Southeast Asian nations look to China to expand their businesses
People bargain for a good price for Vietnamese-made sandals at the China-ASEAN Expo held in late October in Nanning city in Guangxi Zhuang autonomous region. Buoyed by the China-ASEAN Free Trade Area's zero-tariff framework, 1,178 enterprises from the 10 ASEAN economies attended the event, a record number participants in the expo's seven years of history.[Photo/China Daily]
SHANGHAI - More than 600 years after mariner Zheng He's voyage to Southeast Asia as China's first maritime trade visit to the region, entrepreneurs from these states are now riding the wave of the nation's economic boom and seeking a foothold in the Middle Kingdom.
Fueled by the new free trade zone established in January between China and the Association of Southeast Asian Nations (ASEAN), these business-savvy merchants have gained more steam for their commercial expansion in China.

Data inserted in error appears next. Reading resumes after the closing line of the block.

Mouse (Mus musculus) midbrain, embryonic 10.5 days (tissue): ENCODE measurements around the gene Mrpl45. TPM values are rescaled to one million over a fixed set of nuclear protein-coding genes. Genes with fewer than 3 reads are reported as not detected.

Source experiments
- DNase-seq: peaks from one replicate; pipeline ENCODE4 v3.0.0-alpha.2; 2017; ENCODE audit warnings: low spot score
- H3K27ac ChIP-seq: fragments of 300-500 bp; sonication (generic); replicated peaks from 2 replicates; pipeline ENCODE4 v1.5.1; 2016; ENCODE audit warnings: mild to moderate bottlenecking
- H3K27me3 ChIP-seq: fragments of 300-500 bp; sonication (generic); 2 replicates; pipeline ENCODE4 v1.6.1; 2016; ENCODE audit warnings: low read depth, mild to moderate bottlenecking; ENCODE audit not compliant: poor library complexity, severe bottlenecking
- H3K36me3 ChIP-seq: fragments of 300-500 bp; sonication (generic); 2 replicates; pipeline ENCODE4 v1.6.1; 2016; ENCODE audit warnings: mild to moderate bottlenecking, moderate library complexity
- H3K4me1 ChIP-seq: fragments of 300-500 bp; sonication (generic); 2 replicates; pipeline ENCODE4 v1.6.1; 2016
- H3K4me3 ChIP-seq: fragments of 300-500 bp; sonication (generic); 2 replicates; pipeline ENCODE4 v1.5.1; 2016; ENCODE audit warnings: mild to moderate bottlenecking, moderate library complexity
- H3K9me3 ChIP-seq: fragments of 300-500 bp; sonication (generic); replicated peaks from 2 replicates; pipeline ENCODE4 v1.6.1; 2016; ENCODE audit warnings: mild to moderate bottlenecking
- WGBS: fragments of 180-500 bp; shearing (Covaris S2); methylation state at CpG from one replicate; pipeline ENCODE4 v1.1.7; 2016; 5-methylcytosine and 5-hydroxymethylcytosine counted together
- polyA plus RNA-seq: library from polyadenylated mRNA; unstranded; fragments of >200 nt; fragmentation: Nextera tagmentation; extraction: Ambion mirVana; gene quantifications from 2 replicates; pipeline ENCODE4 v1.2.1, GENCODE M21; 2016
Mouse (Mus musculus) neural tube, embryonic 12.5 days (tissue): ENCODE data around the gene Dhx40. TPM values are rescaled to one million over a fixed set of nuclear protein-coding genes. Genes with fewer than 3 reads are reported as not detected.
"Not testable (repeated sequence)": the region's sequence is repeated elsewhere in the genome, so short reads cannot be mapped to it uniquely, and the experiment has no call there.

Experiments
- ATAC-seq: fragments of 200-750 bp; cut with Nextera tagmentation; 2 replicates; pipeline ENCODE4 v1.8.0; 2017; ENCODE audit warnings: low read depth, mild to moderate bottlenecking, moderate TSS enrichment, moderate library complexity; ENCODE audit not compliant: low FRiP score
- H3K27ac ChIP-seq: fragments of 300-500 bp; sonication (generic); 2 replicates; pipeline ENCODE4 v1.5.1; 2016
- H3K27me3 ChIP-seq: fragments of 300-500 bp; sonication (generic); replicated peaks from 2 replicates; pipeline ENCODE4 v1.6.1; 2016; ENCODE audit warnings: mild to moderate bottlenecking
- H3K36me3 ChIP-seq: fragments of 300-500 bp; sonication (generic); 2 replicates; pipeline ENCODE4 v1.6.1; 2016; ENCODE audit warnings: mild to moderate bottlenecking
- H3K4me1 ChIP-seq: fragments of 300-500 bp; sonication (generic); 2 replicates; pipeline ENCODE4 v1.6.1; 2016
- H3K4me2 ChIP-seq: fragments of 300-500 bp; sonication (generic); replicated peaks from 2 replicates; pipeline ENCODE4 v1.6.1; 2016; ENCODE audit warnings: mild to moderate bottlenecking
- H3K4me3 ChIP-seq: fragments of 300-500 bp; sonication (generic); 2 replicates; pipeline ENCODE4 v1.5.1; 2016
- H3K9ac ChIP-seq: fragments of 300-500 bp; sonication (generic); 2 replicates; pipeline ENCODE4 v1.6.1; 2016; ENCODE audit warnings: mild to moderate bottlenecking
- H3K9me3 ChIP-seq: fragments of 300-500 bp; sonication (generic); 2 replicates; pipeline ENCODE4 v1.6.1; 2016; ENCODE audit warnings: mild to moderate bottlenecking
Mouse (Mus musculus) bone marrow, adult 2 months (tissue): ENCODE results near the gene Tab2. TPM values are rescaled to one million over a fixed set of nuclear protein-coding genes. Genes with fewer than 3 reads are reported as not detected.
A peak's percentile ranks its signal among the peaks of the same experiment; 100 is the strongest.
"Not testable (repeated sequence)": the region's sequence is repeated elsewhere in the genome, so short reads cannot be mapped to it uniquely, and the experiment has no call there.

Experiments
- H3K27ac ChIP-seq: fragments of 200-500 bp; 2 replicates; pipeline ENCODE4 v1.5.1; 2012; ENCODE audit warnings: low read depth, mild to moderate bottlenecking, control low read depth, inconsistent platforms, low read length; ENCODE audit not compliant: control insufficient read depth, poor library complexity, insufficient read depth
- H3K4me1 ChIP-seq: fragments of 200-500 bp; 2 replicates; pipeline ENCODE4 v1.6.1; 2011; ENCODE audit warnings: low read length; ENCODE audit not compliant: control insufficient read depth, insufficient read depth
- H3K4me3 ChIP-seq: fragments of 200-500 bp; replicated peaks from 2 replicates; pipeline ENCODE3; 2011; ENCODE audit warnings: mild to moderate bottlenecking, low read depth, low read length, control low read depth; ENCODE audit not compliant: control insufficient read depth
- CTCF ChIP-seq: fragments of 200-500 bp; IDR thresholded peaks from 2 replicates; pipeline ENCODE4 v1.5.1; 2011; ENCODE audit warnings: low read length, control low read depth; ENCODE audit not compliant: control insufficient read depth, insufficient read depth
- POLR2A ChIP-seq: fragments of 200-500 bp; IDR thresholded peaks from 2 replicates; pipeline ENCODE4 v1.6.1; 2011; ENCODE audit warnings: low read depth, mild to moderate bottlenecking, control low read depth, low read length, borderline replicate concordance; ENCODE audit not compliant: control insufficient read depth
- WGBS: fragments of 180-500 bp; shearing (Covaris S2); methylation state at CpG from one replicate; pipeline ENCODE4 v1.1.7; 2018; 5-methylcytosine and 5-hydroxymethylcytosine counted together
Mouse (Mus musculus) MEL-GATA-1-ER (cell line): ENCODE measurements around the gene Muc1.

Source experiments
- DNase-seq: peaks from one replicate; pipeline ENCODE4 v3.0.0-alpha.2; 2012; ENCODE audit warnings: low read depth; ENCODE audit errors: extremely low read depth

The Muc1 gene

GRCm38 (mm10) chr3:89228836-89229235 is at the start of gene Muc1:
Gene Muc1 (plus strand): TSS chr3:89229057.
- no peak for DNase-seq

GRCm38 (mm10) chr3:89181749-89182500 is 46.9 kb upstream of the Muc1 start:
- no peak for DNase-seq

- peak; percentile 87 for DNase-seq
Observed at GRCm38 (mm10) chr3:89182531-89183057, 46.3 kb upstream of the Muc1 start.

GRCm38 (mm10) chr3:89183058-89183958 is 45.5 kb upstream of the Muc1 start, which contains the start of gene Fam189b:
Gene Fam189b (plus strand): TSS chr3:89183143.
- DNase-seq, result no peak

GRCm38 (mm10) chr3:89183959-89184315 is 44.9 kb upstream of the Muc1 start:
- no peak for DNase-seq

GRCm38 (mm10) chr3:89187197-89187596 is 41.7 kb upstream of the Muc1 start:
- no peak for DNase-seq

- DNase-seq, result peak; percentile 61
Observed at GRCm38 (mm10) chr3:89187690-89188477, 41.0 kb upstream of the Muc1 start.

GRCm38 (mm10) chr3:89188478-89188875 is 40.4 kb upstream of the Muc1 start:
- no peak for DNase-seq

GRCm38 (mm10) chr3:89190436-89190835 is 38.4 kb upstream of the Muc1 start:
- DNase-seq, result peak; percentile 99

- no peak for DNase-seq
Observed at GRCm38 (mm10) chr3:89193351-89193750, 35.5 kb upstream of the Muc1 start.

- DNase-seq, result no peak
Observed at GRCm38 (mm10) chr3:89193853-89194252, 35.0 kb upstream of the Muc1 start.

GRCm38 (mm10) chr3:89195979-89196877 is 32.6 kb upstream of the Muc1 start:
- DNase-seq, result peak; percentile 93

After patiently waiting for years, Clay Industries Sdn Bhd (CISB), one of Malaysia's largest vitreous porcelain sanitary ware makers under the Claytan Group, has now made its fist foray into the Chinese mainland.
"We immediately made the decision to invest in the Chinese market once the China-ASEAN Free Trade Area (CAFTA) was officially announced early this year. It reduces our tariffs from 10 percent to zero and significantly cuts our operational costs in China," said Andrew Wong, senior manager of Clay Industries' International Market Department.
The trade zone, the world's largest by population with 1.9 billion people and a combined gross domestic product (GDP) of approximately $6.4 trillion in 2009, is expected to help push bilateral trade and investment through providing preferential market access to the two sides' businesses. Most of the goods in the area have become tariff-free since January.
The average tariff on ASEAN's original six members - Indonesia, Thailand, the Philippines, Malaysia, Singapore and Brunei - was slashed from 9.8 percent to 0.6 percent in January 2010.
Benefiting from the agreement, Clay opened its first three stores in Shanghai's Parkson, a Malaysian department store operator, in August to test the water.
The response was very positive after three months of operations, Wong said. The price of Clay's middle to high-end products with prices around 3,500 yuan ($522), did not deter Chinese customers.